Finland, Finland, Finland: It’s the country for me

Vodka, rye bread, a quiet night in with a book — what could be better

Everyone loves Finland. Santa lives there, it has the youngest world leader, Monty Python sing about it, and Finnish People are the happiest in the world. But why is this freezing cold land of reindeers so damn appealing? Well it certainly isn’t their national dish, Karelian pie, a rye dough pastry stuffed with rice porridge, which is named after the part of Finland that Russia Annexed in 1940 and has never given back. I ate Karelian pie for breakfast in Finland a few years ago and decided I wouldn’t spend my time trying to cook a vegan version at home. Instead I went for mustikkapiirakka, an incredible blueberry pie that took the family by storm — it even looked good! I paired it with perunarieska, a potato flatbread, which was tasteless but edible and, much more excitingly, janssonin kiusaus in which you cook potatoes in cream! It was delicious, I simply swapped the anchovies for capers (in fact always do this) and the cream for oat cream. It is RICH though, so pair it with something tasteless, like a perunarieska, and something that cuts through fat, like Finlandia vodka, which can be transformed into a Finnish Long drink with the simple addition of lemon juice, cranberry juice and grapefruit soda. It is full of fruit so it is technically good for you — perfect!

I made that. I am a proud father.

A had a few of these beverages throughout the week to help me get through my chosen book The Year of the Hare, a sort of surrealish tale of a man who befriends a hare and leaves his hum drum world behind to travel through Finland getting into various scrapes. It’s hard to describe, but it felt like the kind of thing people read in the 1970s when being zany was enough to get you published. It paled in comparison to the only other Finnish book I remember reading (other than Moomins of course), Kari Hotakainen’s The Human Part, which tells the tale of an author whose lost his muse and so buys a elderly woman’s life to try to replace it.

I also made this. I am not SO proud of this one.

The Human Part has, in fact, also been made into a film, but I chose not to watch it, even though the films I did tackle were so enjoyable I ended up watching three! I love the way they tell their stories slowly and calmly as if they have all the time in the world. They also tackled tricky subjects like madness, the aftereffects of war and the appalling way homosexuals were treated in Finland, but still managed to be relaxing and enjoyable to watch. The first was, Love and Fury, the story of the punk writing movement and the love between a working class and an upper class exponents of the genre. She thrives, he doesn’t and we get to enjoy the feeling of living in Helsinki in the 1980s. The second Land of Hope tells the story of an upper class woman falling in love with her brother’s friend when he comes home to tell them her brother has died in the war. There are in fact lots of similarities as once more, the woman is strong and looks after the man as his health fails and we get to enjoy the feeling of living in the Finnish countryside in the 1950s (spoiler, it is cold). Finally I watched Tom of Finland, the story of one of the world’s best homoerotic artists and how he came to create unforgettable drawings of bulky men dressed in tight, tight leather. It puts pay to the belief that Finland has always been a kind of forward thinking place and Touko Valio Laaksonen (Tom’s real name) ends up having to head to Germany and then the USA to get himself known. There he meets many leather men of his dreams, but the man of his dreams is found much closer to home…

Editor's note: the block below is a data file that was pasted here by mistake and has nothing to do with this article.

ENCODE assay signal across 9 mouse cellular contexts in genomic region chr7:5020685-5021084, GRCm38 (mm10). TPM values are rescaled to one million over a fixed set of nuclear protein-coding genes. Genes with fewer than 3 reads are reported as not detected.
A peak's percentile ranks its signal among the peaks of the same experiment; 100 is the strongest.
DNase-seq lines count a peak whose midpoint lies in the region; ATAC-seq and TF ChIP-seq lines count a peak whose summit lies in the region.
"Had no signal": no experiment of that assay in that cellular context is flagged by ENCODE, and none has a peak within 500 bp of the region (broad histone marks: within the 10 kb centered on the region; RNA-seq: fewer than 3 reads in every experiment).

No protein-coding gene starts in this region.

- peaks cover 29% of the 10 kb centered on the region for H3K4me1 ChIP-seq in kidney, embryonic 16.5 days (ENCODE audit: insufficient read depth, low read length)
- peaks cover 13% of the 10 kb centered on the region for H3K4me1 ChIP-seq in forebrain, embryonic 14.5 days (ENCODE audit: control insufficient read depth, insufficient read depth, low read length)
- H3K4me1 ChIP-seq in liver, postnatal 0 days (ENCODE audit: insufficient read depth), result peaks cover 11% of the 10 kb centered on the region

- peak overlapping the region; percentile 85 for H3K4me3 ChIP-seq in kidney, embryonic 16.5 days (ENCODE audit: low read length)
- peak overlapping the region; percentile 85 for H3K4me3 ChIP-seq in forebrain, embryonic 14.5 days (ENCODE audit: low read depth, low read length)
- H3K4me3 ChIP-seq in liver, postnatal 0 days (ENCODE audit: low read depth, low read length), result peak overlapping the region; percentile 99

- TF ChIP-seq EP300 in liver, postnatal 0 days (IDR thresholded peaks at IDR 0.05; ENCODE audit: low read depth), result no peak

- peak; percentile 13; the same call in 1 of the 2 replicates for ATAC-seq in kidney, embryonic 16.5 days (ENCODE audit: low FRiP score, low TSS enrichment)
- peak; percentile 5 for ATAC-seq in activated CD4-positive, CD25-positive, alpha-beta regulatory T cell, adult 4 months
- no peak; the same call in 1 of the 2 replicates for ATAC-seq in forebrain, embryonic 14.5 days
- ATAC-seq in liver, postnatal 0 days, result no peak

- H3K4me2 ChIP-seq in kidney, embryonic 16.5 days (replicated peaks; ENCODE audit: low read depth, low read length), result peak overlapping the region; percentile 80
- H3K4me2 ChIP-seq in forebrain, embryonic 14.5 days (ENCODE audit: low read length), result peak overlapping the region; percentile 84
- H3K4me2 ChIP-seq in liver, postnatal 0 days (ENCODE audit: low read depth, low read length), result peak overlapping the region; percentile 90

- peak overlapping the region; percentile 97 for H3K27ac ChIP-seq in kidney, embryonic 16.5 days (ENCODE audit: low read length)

This I loved! I am aware I could make it look more appealing…

And so, to music! Monty Python may insist that Finland has it all, but I had a bit of trouble finding a large number of songs for my playlist (which of course includes Sibelius), I therefore reached out to my death metal correspondent who suggested bands like Korpiklaani (folk-metal — who sing of their love of vodka) and Apocalyptica (symphonic metal — they do gentle covers of Metallica). But even with the inclusion of metal, I didn’t quite find an hour of songs, whereas next week’s French playlist is already 8 hours long… so I must be missing something, please let me know what!

I am not sure I have ever been happier.
Potato bread. It may not be worth your time giving it a go…

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Armchair traveller

Zero carbon lockdown travel through books, drinks, food, films, music and the magic of living in multicultural #Birmingham.